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6 Six of Crows and Crooked Kingdom, Leigh Bardugo
“You’re very welcome, Nina Zenik. You may repay me in the customary way.”
“Waffles?”
“Lots of them.”

I LOVE waffles. Love, love, love them, and I love when they’re used as a kind of currency, and as a way of establishing care. I also think pairing hardened criminals and fluffy baked goodness is some of the best kind of storytelling.

7 Yes, Please, Amy Poehler
Like many smart ladies, I have a bit of a crush on Amy Poehler. I adore her for so many reasons, but this little insight into her life with her sons is such a joy, as an ordinary snack becomes something more magical.
“I track lunar cycles on my iPhone and take my kids outside at night when a moon is new or full or blue. We call this 'moon hunting,' and we bring flashlights and moon candy along. The moon candy looks suspiciously like M&M's, but so far neither of my sons has noticed."
I hope that even when they grow up they’ll think of them as moon candy.

8 Eat, Pray, Love, Elizabeth Gilbert
This book has become a bit of a cliche in the years since it was published, but when I first read it I was out on my own living in a new city my first year after college and this felt like such an interesting adventure. I didn’t personally care much for the “pray” section, and was intrigued by the story of the “love” section, but the “eat” part of the story made me salivate. I longed to be in Italy, eating pizza and gelato to my heart’s content. There’s nothing quite as satisfying as smooth, buttery, sweet gelato and which Gilbert captured perfectly.
“Then I went for a walk and ate some pistachio gelato. Which Italians consider a perfectly reasonable thing to be eating at 9:30 a.m. and frankly I could not agree with them more.”

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9 The Royal We, Heather Cocks and Jessica Morgan
This book is on the list because after reading about a restaurant in the story, I had the opportunity to visit it in real life, which feels like a rare occurrence! While in London I made a point of booking tea at Sketch.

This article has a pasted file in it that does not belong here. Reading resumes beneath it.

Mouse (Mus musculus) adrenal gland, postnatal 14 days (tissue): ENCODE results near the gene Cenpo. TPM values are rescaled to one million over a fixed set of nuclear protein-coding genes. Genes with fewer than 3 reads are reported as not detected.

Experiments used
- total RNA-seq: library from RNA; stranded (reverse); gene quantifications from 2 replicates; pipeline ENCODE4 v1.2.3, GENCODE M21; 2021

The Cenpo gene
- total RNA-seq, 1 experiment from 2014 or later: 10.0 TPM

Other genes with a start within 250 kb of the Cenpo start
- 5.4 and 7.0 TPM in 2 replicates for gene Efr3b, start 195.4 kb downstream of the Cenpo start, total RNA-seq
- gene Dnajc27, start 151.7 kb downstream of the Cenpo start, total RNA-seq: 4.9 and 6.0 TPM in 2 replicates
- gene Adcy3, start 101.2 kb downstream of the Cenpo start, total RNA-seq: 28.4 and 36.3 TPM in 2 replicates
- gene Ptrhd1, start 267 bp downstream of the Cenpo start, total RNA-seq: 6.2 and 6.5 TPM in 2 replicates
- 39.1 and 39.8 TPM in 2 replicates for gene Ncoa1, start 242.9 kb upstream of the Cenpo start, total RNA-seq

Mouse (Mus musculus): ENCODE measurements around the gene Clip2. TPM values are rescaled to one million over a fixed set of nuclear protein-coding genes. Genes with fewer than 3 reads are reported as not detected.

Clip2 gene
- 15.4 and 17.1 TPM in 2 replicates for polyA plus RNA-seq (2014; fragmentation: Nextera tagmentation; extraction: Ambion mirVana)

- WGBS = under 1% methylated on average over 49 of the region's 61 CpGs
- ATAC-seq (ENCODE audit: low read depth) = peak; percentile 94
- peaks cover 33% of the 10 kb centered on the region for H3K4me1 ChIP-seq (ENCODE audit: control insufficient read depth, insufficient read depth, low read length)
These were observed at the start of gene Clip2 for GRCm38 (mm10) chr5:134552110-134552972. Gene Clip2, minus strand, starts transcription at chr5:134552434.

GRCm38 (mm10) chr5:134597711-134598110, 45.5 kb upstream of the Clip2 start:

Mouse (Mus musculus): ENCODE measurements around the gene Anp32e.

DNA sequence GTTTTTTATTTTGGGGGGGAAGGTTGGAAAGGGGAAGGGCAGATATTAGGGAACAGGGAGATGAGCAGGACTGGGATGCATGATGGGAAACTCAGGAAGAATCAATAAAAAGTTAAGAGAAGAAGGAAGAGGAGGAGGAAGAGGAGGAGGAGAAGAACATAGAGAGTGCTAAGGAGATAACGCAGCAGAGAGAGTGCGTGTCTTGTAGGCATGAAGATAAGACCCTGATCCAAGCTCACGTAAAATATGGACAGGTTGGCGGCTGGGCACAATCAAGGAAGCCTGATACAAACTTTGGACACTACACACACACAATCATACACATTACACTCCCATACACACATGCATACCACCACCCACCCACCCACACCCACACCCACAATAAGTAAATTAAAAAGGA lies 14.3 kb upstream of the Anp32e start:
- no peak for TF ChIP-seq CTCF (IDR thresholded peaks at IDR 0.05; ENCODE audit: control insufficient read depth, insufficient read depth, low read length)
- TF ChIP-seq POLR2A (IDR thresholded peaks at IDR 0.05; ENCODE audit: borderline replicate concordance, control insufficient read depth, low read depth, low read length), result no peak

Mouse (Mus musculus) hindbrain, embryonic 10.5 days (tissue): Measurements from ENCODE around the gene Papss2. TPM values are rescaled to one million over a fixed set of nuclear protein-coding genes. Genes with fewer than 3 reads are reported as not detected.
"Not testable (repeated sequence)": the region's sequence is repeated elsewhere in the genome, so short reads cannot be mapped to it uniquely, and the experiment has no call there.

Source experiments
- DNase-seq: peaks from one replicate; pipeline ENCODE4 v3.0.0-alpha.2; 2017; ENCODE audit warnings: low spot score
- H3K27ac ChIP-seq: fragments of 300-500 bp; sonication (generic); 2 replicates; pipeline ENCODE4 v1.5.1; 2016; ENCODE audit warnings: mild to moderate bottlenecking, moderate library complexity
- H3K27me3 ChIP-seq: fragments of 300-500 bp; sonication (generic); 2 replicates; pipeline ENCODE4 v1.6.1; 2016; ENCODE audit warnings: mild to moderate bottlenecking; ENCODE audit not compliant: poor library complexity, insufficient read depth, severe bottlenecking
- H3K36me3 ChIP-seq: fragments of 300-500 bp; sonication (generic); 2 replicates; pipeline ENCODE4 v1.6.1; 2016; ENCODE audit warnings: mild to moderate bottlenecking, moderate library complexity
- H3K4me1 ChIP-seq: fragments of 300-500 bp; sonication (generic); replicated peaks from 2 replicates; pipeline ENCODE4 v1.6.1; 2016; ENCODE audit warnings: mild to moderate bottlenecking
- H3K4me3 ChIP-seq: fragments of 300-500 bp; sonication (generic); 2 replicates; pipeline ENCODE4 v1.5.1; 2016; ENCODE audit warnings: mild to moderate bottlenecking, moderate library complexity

“...a funky, artsy spot near Liberty called Sketch- a gleefully odd place that fancied itself equal parts a restaurant, a club, and a museum...Lacey wriggled to the edge of her squashy, low-slung chair and reached for a petite egg salad sandwich wearing a tiny poached quail egg on top.”
While the ladies enjoyed their afternoon tea in a tiki themed room, I enjoyed my own artsy little dishes in the pink dining room, including one of the very sandwiches mentioned in the book.

10 Dietland, Sarai Walker
“I loved to bake most of all, making cakes and breads and fruit pies from scratch. Baking was restorative. I was soothed by the jeweled berries, the yellow of an egg yolk punctured with my fork…”
I celebrate when Plum ditches the terrible cycle of dieting and self-loathing, and discovers the joy that comes from not treating food like a threat. At this point in the story she still has some work to do to rediscover a positive relationship with food, but this description is such a delight, such a celebration that it always makes me happy, and hungry, to read it.

What fictional reads make you hungry?